Roe v. Wade Threatened in Supreme Court Shadow Docket Ruling

Current Events, Human Rights, Law Journal Library, National Survey of State Laws, U.S. Supreme Court
Lauren Mattiuzzo

In a 5-4 ruling last week, the Supreme Court of the United States issued a shadow docket refusing to block a Texas law banning abortion after six weeks. This new law violates the 1973 landmark decision Roe v. Wade, which declared a pregnant person has a constitutional right to an abortion. While the majority agreed the challenge to the new Texas law raised “serious constitutional questions,” they said challengers hadn’t shown that they would be “irreparably injured” should the law go into effect.

Texas Abortion Law

The new Texas law bans abortion once cardiac activity can be detected in an embryo, typically occurring around the sixth week of pregnancy. One of the strictest abortion laws in the nation, the statute also puts citizens in charge of enforcement. Any citizen—who does not have a connection to the women getting an abortion—can bring a civil suit against another individual (or individuals) who assist a pregnant person seeking an abortion during the time frame that would violate the ban. This can include the staff of abortion clinics, a person who drives the patient to the appointment, or anyone who funds the abortion. Plaintiffs can be awarded up to $10,000 per illegal abortion if they are successful.

This law affects all pregnant people. There is no exception for pregnancies resulting from rape or incest. Additionally, it does not permit abortions for health reasons, such as to protect the life of the pregnant person. In 2020, abortion clinics in Texas performed about 54,000 abortions on residents; more than 45,000 occurred at eight weeks of pregnancy or less.

Oppositionists argue that by the time a pregnant person misses their period, they are already four weeks pregnant, leaving little time to make a decision and obtain an abortion. This could affect teenagers who are unaware they are pregnant, low-income people who do not have the financial means to cover the cost of the procedure, people of color, and undocumented immigrants.

All About Shadow Dockets

A “shadow docket” is an expedited decision making process that is intended for emergencies. These decisions can be issued without any signatures, signed opinions, or guidance for lower-court judges. Shadow dockets were originally implemented for death penalty appeals or other emergencies, but have extended to hot-button issues such as COVID-19. Critics from both the right and left have called this improper use the Court’s power.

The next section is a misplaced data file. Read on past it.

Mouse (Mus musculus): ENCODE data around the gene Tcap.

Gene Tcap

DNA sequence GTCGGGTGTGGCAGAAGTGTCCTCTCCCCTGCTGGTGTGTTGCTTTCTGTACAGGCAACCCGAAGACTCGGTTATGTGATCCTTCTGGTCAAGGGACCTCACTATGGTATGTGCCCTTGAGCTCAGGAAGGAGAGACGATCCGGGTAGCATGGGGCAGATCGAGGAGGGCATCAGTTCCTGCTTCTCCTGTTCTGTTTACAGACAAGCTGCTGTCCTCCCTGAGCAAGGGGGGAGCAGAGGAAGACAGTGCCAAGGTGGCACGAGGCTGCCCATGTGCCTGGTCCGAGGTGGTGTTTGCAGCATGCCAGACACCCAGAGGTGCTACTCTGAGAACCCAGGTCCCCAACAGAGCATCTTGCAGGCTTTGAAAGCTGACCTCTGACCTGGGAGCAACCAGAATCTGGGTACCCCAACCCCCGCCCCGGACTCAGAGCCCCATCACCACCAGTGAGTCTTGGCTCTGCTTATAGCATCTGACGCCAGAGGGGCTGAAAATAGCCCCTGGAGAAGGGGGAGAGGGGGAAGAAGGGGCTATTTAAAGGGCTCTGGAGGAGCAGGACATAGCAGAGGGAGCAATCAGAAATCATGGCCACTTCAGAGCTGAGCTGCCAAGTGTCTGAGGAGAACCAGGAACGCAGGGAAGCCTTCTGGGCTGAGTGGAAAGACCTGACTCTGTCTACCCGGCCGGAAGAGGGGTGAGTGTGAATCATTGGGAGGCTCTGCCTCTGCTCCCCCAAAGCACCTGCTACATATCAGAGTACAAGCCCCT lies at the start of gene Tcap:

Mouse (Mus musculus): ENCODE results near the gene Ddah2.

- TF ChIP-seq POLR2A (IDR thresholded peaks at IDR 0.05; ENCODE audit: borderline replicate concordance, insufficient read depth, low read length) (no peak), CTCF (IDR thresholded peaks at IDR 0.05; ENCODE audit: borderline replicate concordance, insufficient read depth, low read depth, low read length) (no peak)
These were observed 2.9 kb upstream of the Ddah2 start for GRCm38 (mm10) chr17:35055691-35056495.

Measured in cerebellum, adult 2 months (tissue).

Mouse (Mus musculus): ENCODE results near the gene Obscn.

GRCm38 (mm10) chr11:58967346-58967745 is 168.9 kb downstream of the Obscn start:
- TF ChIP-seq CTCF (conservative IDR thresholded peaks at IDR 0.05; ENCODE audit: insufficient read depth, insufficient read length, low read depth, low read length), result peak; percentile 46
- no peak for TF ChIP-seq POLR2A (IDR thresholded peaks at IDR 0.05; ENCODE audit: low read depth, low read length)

The term was coined in this article by William Baude, a professor at University of Chicago Law School. Any litigant can apply to a single justice, who then makes the decision whether or not to forward the dispute to the full Court. Five votes among the nine justices are needed to move forward, and the request must meet certain criteria showing applicants would suffer “irreparable harm” if it is not granted. In the case of the Texas law, the emergency request was sent to Justice Samuel Alito, as the court was in recess.

The Dissents

While the majority opinion was unsigned, consisting of a single long paragraph, the four dissenting justices filed opinions. Chief Justice Roberts’ dissenting opinion was joined by three liberal justices: Justice Breyer, Justice Kagan, and Justice Sotomayor.

Justice Sotomayer‘s dissent was the most notable, fully displaying the split within the court. Both Justice Sotomayer and Justice Breyer omitted the word “respectfully” from their dissents, which is typically used under normal situations. Justice Roberts argued that the Court needed more time to review the unorthodox statute.

The Court’s order is stunning. Presented with an application to enjoin a flagrantly unconstitutional law engineered to prohibit women from exercising their constitutional rights and evade judicial scrutiny, a majority of Justices have opted to bury their heads in the sand. Justice Sonia Sotomayer

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Research both current and historical events with HeinOnline. A simple search for the term “shadow docket” returns nearly 150 results across all content, including:

National Survey of State Laws

National Survey of State Laws (NSSL) is a print and online resource that provides an overall view of some of the most-asked-about and controversial legal topics in the United States. Using this database, users can see how abortion laws vary across the U.S. Select abortion from the topics listing on the database homepage.

The top column includes important points for the law on abortion. Beneath, brief statements provide the core points for each state’s statute. References to state statutes and code sections are provided, helping researchers further their research.

Users can compare this law across specific states, providing a new chart showing only the selected states. For example, let’s compare Texas and New York. Users can also view the law as it appeared in previous version of this title by selecting View previous editions.

What’s Next

The Supreme Court decision will likely spark other states to try and pass similar laws. While states have been attempting to pass more restrictive abortion bans, they have been unsuccessful. It also raises the question of court packing, a hot topic that erupted following former President Trump’s nomination for conservative Justice Amy Coney Barrett, after the passing of Ruth Bader Ginsburg. President Joe Biden condemned the Supreme Court for not blocking the ban.

Stay tuned to the HeinOnline blog as we continue to follow this hot topic. Subscribe today!


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